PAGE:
Give your audience a breakdown of the corporation’s success in marketing to consumers. Let’s take McDonald’s for example: McDonald’s has a prolific history in engaging people from all walks of life to keep them coming back to their restaurants. That consistent effort to keep their business relevant in an ever changing world has resulted in developing one of the most iconic brands of all time.
My honest advice is for you to consult with our team at Bsbcon on your financial plan. This is a core part of your business plan, which should be completed once every other facet of your plan has been flushed out.
In choosing to invest into a franchise you’re making a serious decision which can affect your financial future, your schedule, and the quality of life for you and your family. At the end of the day you need to ensure this investment will truly be worth it.
You will want to know how long it will take to begin making a profit, and how long you will be repaying debt for. Some people try to do this alone, or trust in business plan writing software. Work with a professional business plan writer, or a registered accountant to provide you with a second opinion on the financials of your franchise business plan.
The people that make up your franchise will make or break the location. It is ultimately your job as the franchise owner to hire the right people to ensure its success. Therefore, you must understand the roles and responsibilities of each position.
We’ve already mentioned that creating your financial plan should be your last step, and the step just before that will be developing a compensation summary table. A compensation summary outlines all positions in the first three years, and what the median salary will be.
|Quick Service Franchise – Compensation Summary|
|Late Night Manager||$58,000||$59,000||$60,000|
Your management team will often be the link that decides whether your franchise receives funding, or not. Lenders and investors must have confidence that the franchise will be led by capable individuals, which are uniquely qualified for the opportunity.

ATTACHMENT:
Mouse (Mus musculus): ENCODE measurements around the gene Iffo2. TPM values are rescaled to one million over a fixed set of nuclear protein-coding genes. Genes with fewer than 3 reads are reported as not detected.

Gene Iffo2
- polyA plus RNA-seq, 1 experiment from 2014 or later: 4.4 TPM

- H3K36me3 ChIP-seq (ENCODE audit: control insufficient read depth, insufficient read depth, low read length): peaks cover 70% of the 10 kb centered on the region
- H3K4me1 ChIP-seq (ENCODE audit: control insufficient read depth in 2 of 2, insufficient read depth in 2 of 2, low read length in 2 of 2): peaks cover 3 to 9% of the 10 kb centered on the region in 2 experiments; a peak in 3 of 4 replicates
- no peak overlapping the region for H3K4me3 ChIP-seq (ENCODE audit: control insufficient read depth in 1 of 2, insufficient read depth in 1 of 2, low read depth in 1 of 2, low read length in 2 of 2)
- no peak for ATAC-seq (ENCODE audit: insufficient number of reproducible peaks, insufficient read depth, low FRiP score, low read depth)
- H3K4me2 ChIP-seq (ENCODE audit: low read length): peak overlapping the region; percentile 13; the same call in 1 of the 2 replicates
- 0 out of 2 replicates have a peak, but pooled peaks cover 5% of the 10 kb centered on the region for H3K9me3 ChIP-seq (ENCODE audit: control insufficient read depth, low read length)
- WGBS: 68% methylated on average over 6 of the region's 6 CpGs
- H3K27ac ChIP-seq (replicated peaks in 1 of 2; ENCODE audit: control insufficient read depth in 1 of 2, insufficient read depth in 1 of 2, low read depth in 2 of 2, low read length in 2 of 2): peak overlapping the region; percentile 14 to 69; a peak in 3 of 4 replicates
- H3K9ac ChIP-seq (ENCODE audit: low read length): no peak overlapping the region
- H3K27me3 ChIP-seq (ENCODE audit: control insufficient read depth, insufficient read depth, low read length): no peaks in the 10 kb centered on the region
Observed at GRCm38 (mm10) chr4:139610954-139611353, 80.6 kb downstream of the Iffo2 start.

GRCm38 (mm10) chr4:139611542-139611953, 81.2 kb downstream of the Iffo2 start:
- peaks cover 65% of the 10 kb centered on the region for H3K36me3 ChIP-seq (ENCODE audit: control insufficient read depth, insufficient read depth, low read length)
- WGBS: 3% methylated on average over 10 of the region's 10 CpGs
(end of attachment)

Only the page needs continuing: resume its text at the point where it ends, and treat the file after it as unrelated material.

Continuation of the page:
In doing so you’ll need to provide a professional bio for each management team member. Do your best to have at least two management team members. The reason being, that lenders will have greater confidence in lending to a company with multiple managers, because in the scenario that the leader is injured or passes away there are others to keep the business functioning.
Franchise Business Plan Format
- Executive Summary
- Franchise Overview
- Problem and Solution
- Products and Services
- Market Analysis
- Operational Plan
- Marketing Plan
- Financial Plan
- Key Personnel
- Management Team
Should I Open a Franchise?
There are so many factors to consider like which franchise is best, and whether you’re the right fit. Lets first discuss how to know if a franchise is right for you.
Investing in a franchise is likely a poor idea if you’re a rebellious, innovative entrepreneur. The reason being that franchises are best for individuals who can follow directions while being able to manage a team and utilize a pre-established system.
So, who is the right person to open a franchise?
Someone that is self-motivated, enjoys leading a team, and believes deeply in order. So entrepreneurs can certainly open a franchise, but they would have to understand that there are set rules, offerings and procedures that must be followed. Owning a franchise is not the place to evolve a company, although some franchise owners might like to think so. If that’s what you’re interested in doing you should start your own company, or become a director on the board of an established business.
There are immense benefits in hiring an independent consulting firm to help you decide on a franchise and location that is tailored to your interests.
Our team at Bsbcon are here to help you with any of your business plan writing needs. You can reach out to me personally at email@example.com or +1 (888) 880-1898.